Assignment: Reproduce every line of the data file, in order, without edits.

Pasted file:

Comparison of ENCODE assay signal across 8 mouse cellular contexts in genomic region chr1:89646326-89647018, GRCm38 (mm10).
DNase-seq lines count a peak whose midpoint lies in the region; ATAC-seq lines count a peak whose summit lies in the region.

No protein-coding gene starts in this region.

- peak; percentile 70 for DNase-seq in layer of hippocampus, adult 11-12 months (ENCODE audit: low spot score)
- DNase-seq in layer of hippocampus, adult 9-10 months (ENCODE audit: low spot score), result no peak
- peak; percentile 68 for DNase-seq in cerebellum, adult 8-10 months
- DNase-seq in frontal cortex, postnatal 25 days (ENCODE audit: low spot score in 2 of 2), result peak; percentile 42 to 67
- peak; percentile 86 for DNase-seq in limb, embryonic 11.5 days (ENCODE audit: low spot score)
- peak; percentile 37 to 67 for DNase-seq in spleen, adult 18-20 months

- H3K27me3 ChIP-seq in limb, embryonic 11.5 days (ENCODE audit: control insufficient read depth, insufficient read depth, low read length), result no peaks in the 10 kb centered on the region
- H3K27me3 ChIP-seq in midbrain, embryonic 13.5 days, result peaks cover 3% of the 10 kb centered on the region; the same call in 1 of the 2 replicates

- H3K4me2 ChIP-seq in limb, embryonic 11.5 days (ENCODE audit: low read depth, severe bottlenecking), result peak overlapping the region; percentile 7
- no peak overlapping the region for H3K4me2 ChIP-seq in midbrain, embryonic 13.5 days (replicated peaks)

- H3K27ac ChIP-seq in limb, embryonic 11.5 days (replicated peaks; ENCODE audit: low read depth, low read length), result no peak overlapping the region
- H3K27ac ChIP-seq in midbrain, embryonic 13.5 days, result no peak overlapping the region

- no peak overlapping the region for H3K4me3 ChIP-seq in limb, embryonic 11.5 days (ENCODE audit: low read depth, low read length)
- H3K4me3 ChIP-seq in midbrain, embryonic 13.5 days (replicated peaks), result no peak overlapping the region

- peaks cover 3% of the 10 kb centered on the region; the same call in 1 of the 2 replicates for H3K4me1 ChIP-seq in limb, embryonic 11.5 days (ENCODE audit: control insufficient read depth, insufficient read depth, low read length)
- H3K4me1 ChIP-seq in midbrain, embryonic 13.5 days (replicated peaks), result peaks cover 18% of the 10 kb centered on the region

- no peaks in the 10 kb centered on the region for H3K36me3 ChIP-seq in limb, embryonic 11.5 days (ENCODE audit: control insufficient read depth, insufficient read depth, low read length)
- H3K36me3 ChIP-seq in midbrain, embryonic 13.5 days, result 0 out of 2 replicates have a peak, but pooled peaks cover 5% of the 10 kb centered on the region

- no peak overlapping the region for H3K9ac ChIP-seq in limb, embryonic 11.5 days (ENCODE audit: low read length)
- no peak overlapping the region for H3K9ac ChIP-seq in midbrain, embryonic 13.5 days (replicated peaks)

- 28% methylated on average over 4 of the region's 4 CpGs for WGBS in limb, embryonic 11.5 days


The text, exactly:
Comparison of ENCODE assay signal across 8 mouse cellular contexts in genomic region chr1:89646326-89647018, GRCm38 (mm10).
DNase-seq lines count a peak whose midpoint lies in the region; ATAC-seq lines count a peak whose summit lies in the region.

No protein-coding gene starts in this region.

- peak; percentile 70 for DNase-seq in layer of hippocampus, adult 11-12 months (ENCODE audit: low spot score)
- DNase-seq in layer of hippocampus, adult 9-10 months (ENCODE audit: low spot score), result no peak
- peak; percentile 68 for DNase-seq in cerebellum, adult 8-10 months
- DNase-seq in frontal cortex, postnatal 25 days (ENCODE audit: low spot score in 2 of 2), result peak; percentile 42 to 67
- peak; percentile 86 for DNase-seq in limb, embryonic 11.5 days (ENCODE audit: low spot score)
- peak; percentile 37 to 67 for DNase-seq in spleen, adult 18-20 months

- H3K27me3 ChIP-seq in limb, embryonic 11.5 days (ENCODE audit: control insufficient read depth, insufficient read depth, low read length), result no peaks in the 10 kb centered on the region
- H3K27me3 ChIP-seq in midbrain, embryonic 13.5 days, result peaks cover 3% of the 10 kb centered on the region; the same call in 1 of the 2 replicates

- H3K4me2 ChIP-seq in limb, embryonic 11.5 days (ENCODE audit: low read depth, severe bottlenecking), result peak overlapping the region; percentile 7
- no peak overlapping the region for H3K4me2 ChIP-seq in midbrain, embryonic 13.5 days (replicated peaks)

- H3K27ac ChIP-seq in limb, embryonic 11.5 days (replicated peaks; ENCODE audit: low read depth, low read length), result no peak overlapping the region
- H3K27ac ChIP-seq in midbrain, embryonic 13.5 days, result no peak overlapping the region

- no peak overlapping the region for H3K4me3 ChIP-seq in limb, embryonic 11.5 days (ENCODE audit: low read depth, low read length)
- H3K4me3 ChIP-seq in midbrain, embryonic 13.5 days (replicated peaks), result no peak overlapping the region

- peaks cover 3% of the 10 kb centered on the region; the same call in 1 of the 2 replicates for H3K4me1 ChIP-seq in limb, embryonic 11.5 days (ENCODE audit: control insufficient read depth, insufficient read depth, low read length)
- H3K4me1 ChIP-seq in midbrain, embryonic 13.5 days (replicated peaks), result peaks cover 18% of the 10 kb centered on the region

- no peaks in the 10 kb centered on the region for H3K36me3 ChIP-seq in limb, embryonic 11.5 days (ENCODE audit: control insufficient read depth, insufficient read depth, low read length)
- H3K36me3 ChIP-seq in midbrain, embryonic 13.5 days, result 0 out of 2 replicates have a peak, but pooled peaks cover 5% of the 10 kb centered on the region

- no peak overlapping the region for H3K9ac ChIP-seq in limb, embryonic 11.5 days (ENCODE audit: low read length)
- no peak overlapping the region for H3K9ac ChIP-seq in midbrain, embryonic 13.5 days (replicated peaks)

- 28% methylated on average over 4 of the region's 4 CpGs for WGBS in limb, embryonic 11.5 days